There's a common refrain among bank analysts that investors should buy bank stocks when they're priced at half of book value and then sell them at two times the same measure -- that is, buy them when they're cheap and sell them when they're dear.
It's something I've quoted before. And it's something that's wrong. If anything, in fact, the opposite is true; you should only buy bank stocks that trade at a healthy premium to book value relative to others in the industry.
The siren song of value investing
The main problem with using valuations to inform a bank investment is that it presupposes a finite holding period.
Banking is a cyclical industry based in large part on interest rate fluctuations. When interest rates are high, banks make great money on the spread between the cost of deposits, many of which are often noninterest bearing, and the yield on their loans and securities portfolio.
Because banks earn higher profits in these periods, their stock prices typically respond in kind by trading at a higher multiple to book value. By contrast, when interest rates are low, as they are now, banks make less money and correspondingly trade for a lower multiple to book value.
These fluctuations are an inherent and not infrequent aspect of the market for bank stocks. The experiences of Wells Fargo (NYSE: WFC) and JPMorgan Chase (NYSE: JPM), two of the most stable banks over the last two decades, serve as cases in point.
In the mid-1990s, both were trading at fairly reasonable levels given the respective qualities of the operations. Shares of Wells Fargo were down around two times book value while JPMorgan's bottomed out around one times book.
Within five years, however, both shot up considerably. Wells Fargo's more than doubled while JPMorgan's roughly tripled. Fast forward another five years and they were back down in the neighborhood of their former levels.
The three problems with low multiples
Now, I know what you're thinking. Far from proving my point that one should ignore valuations, this actually refutes it. Had you correctly timed the cycle around the turn of the century, you would have made a pretty penny with either of these stocks.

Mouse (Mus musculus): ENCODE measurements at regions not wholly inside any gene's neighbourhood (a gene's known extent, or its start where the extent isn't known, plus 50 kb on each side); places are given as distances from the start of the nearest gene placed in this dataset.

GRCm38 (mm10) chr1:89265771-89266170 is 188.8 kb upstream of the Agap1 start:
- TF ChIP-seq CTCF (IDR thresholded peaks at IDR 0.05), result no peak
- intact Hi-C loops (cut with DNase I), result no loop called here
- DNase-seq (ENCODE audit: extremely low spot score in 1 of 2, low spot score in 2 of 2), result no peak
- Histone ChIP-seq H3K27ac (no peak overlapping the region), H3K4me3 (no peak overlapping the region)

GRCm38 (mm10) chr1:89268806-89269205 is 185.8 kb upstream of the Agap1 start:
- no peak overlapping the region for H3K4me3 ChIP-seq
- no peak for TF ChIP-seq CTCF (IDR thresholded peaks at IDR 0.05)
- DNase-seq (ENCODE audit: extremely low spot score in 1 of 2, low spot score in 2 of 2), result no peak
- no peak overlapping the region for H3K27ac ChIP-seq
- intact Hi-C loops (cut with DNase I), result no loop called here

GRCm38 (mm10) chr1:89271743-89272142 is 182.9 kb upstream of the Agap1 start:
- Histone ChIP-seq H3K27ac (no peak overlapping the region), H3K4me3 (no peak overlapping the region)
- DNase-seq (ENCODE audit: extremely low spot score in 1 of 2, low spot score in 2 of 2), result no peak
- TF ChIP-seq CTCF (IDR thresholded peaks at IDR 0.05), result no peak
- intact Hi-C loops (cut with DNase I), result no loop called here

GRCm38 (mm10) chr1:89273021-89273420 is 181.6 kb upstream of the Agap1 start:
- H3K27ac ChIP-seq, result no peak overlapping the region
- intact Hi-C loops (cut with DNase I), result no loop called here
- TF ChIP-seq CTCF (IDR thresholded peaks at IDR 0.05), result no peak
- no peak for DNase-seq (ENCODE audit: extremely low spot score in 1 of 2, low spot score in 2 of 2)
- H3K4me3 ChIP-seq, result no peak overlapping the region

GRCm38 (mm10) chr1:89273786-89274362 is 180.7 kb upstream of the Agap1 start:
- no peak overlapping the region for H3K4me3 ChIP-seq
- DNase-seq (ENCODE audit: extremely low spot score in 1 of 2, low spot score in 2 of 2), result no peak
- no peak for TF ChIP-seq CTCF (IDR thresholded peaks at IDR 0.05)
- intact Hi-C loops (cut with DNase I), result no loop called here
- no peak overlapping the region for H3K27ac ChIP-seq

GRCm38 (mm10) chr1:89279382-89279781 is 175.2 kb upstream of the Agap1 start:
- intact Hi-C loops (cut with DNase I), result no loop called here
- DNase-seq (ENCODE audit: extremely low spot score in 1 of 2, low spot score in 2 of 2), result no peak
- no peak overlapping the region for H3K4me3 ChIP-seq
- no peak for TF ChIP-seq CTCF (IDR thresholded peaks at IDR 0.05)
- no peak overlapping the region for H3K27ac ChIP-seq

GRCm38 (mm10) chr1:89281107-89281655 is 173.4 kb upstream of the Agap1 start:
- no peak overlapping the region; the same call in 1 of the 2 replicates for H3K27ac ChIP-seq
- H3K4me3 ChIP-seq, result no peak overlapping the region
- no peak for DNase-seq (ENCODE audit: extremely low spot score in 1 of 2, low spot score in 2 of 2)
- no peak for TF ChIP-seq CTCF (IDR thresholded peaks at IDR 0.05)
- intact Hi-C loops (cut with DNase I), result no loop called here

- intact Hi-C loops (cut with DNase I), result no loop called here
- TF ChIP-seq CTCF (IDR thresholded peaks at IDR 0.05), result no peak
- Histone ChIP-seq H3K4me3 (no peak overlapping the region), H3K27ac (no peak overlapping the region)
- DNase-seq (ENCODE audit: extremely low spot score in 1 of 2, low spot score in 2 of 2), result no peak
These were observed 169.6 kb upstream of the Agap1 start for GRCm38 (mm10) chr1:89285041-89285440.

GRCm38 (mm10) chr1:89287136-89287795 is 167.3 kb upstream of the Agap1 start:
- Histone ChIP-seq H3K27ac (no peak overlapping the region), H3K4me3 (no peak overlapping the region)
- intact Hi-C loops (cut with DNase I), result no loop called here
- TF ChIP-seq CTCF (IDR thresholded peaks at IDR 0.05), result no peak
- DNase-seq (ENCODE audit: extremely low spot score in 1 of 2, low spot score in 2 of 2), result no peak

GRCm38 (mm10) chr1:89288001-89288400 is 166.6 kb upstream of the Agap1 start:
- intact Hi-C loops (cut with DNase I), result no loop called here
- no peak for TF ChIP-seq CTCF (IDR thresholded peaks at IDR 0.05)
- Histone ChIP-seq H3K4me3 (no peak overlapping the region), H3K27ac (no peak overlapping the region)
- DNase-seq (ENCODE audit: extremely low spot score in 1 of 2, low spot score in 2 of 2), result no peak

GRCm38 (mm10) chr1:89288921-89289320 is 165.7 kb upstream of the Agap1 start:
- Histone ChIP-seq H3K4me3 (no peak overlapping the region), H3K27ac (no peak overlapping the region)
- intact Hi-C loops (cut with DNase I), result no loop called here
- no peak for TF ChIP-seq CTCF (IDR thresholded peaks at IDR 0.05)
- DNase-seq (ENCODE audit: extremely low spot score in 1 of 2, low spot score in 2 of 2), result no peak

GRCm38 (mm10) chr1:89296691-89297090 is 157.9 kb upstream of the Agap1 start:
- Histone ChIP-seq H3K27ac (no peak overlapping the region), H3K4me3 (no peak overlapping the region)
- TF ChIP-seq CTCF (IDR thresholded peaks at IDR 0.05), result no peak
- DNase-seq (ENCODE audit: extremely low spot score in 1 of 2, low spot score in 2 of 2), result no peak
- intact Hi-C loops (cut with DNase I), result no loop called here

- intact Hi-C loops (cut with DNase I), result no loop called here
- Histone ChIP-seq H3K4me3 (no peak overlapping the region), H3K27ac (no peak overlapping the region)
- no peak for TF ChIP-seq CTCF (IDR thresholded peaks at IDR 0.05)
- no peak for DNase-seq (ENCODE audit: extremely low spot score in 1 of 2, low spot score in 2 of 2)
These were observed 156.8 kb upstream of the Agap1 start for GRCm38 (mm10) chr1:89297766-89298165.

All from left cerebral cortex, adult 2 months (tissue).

But herein lies the issue -- or, rather, issues. In the first case, it's impossible to time the market on a systematic basis. I concede that everybody gets lucky once in a while, but relying on luck as a strategy is imprudent to put it mildly.
In the second case, moving in and out of the market causes you to sacrifice the power of compounding returns. I can't emphasize enough how important this mathematical phenomenon is. In my opinion, it's the only guaranteed way to achieve extraordinary results over the long run.
Finally, at least when it comes to bank stocks, the absolute last thing you should be interested in is a substandard company -- which, while the market isn't perfect, is precisely what a comparatively low valuation multiple implies.
Take Citigroup (NYSE: C) as an example. Presently, its shares trade for a 28% discount to book value. That's the largest discount among top banks. The only one that comes even close is Bank of America (NYSE: BAC), which trades for a 20% discount to book.
Why is Citigroup so, as some might see it, cheap? The answer is that, you get what you pay for.
Since at least the Great Depression, Citigroup has been one of the least consistent operators in the financial space -- coming within a hair's breadth of failing on multiple occasions. During the most recent crisis, its shareholders were diluted so egregiously that it could take upwards of a century before they're made whole.
By comparison, a bank like New York Community Bancorp, which didn't see its valuation drop to even close to the same levels as Citigroup's, was strong enough to reject TARP assistance and avoid a dilutive share offering. How did it do this? Simply by running a great bank.
So, if valuations don't matter, what does?
The point here is simple. When you pick bank stocks, pick them for the right reasons. And being "cheap" isn't one of them.
Buy the best. Hold onto them for a long time. And let your investments do the work for you.
That's how people get rich.
John Maxfield owns 1,000 shares of Bank of America. The Motley Fool recommends Bank of America and Wells Fargo. The Motley Fool owns shares of Bank of America, Citigroup, JPMorgan Chase, and Wells Fargo. Try any of our Foolish newsletter services free for 30 days. We Fools may not all hold the same opinions, but we all believe that considering a diverse range of insights makes us better investors. The Motley Fool has a disclosure policy.